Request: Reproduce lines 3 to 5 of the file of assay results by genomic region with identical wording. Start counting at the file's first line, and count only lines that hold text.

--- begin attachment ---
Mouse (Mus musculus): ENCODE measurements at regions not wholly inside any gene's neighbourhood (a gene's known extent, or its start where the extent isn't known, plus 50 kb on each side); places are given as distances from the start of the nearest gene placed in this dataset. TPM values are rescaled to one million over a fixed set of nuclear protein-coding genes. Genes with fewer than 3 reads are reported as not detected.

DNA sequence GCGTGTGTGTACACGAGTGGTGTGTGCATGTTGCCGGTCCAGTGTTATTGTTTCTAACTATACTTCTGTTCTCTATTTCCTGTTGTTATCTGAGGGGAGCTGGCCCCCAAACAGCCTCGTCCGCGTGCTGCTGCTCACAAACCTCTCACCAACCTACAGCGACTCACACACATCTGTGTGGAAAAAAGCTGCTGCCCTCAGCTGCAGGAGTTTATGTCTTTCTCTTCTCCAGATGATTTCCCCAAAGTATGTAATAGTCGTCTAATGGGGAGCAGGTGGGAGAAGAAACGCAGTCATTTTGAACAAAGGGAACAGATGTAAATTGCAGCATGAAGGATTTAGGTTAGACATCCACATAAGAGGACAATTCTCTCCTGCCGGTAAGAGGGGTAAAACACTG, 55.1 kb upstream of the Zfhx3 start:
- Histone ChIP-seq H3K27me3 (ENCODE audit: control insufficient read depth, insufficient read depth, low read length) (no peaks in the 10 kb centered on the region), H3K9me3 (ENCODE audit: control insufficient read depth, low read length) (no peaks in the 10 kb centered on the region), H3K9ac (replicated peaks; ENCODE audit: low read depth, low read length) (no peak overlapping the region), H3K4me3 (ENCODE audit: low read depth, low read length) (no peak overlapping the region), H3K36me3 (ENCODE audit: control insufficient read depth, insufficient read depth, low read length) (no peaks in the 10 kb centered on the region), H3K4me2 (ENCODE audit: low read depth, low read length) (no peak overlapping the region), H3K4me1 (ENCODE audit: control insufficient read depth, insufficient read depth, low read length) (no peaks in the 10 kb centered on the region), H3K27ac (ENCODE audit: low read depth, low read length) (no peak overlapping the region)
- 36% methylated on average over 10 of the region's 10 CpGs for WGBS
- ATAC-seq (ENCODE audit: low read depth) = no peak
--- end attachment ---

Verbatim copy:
- Histone ChIP-seq H3K27me3 (ENCODE audit: control insufficient read depth, insufficient read depth, low read length) (no peaks in the 10 kb centered on the region), H3K9me3 (ENCODE audit: control insufficient read depth, low read length) (no peaks in the 10 kb centered on the region), H3K9ac (replicated peaks; ENCODE audit: low read depth, low read length) (no peak overlapping the region), H3K4me3 (ENCODE audit: low read depth, low read length) (no peak overlapping the region), H3K36me3 (ENCODE audit: control insufficient read depth, insufficient read depth, low read length) (no peaks in the 10 kb centered on the region), H3K4me2 (ENCODE audit: low read depth, low read length) (no peak overlapping the region), H3K4me1 (ENCODE audit: control insufficient read depth, insufficient read depth, low read length) (no peaks in the 10 kb centered on the region), H3K27ac (ENCODE audit: low read depth, low read length) (no peak overlapping the region)
- 36% methylated on average over 10 of the region's 10 CpGs for WGBS
- ATAC-seq (ENCODE audit: low read depth) = no peak